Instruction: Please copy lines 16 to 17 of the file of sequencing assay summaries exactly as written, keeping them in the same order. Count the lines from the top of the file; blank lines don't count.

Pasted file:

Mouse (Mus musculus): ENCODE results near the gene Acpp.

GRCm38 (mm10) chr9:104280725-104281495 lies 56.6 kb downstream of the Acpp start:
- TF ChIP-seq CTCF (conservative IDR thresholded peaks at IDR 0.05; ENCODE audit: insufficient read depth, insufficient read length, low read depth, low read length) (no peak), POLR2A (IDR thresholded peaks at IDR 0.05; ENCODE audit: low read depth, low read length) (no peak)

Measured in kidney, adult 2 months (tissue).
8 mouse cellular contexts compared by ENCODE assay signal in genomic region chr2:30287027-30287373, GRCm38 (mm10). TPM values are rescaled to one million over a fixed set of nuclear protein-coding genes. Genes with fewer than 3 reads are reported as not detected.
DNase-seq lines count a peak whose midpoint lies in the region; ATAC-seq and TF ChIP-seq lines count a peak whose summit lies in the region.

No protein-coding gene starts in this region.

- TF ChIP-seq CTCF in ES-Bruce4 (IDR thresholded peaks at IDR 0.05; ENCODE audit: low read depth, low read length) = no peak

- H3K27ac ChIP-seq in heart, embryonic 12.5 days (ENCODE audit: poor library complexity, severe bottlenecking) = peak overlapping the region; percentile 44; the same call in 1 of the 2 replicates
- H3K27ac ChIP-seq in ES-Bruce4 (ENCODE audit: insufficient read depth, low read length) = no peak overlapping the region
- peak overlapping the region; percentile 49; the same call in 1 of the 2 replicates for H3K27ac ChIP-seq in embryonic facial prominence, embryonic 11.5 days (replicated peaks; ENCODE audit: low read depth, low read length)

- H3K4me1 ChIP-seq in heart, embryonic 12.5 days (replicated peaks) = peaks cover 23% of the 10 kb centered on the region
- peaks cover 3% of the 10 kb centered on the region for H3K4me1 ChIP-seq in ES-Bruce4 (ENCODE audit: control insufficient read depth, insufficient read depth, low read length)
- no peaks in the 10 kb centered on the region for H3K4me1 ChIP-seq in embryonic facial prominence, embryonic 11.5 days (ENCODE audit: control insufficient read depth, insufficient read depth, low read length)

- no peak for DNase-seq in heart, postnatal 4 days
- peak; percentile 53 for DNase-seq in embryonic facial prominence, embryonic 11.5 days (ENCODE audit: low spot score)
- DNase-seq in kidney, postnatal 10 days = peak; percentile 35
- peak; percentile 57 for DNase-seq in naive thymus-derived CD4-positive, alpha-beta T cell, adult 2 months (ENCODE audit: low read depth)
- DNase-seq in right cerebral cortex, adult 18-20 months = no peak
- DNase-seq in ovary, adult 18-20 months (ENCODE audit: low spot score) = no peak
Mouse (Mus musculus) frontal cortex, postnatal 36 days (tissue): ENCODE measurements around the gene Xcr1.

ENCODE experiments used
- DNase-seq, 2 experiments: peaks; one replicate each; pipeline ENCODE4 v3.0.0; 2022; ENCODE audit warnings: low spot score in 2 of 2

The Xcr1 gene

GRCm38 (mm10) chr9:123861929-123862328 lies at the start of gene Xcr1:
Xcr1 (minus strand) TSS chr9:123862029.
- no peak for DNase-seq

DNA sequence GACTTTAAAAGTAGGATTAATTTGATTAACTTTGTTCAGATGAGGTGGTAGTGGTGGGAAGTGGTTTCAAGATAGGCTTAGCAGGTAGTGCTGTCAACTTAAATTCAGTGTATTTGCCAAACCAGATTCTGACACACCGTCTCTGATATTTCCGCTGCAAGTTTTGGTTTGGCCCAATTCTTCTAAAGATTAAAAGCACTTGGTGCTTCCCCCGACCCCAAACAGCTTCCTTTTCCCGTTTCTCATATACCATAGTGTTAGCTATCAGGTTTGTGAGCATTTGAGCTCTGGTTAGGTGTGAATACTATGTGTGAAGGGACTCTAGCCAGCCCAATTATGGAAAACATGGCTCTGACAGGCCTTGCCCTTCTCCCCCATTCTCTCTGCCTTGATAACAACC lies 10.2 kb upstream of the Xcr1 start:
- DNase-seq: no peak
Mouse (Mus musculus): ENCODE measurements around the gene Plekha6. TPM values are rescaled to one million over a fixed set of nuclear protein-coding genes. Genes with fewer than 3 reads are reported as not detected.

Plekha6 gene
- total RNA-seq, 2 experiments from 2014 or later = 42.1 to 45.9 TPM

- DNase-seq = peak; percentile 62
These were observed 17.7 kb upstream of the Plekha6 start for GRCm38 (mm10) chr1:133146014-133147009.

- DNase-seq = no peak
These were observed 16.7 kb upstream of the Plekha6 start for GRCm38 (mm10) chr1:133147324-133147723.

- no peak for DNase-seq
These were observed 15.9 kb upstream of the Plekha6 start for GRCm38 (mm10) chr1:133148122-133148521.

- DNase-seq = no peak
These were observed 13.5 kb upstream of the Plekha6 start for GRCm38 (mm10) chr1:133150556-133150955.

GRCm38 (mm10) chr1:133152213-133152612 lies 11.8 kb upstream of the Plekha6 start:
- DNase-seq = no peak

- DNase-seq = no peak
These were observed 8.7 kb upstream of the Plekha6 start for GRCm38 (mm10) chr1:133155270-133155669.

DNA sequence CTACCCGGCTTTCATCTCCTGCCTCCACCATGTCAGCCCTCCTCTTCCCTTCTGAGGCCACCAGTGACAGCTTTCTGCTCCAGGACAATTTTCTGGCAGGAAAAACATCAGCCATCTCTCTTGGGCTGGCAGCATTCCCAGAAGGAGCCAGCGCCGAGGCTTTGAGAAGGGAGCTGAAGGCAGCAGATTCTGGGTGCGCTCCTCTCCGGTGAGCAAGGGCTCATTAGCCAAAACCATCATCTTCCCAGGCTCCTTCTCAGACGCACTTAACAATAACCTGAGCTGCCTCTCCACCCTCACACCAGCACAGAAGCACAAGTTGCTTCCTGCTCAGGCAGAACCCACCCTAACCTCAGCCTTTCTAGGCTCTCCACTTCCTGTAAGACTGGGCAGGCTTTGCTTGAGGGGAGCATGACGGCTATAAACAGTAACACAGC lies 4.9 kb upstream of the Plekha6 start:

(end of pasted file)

- peak; percentile 53 for DNase-seq in embryonic facial prominence, embryonic 11.5 days (ENCODE audit: low spot score)
- DNase-seq in kidney, postnatal 10 days = peak; percentile 35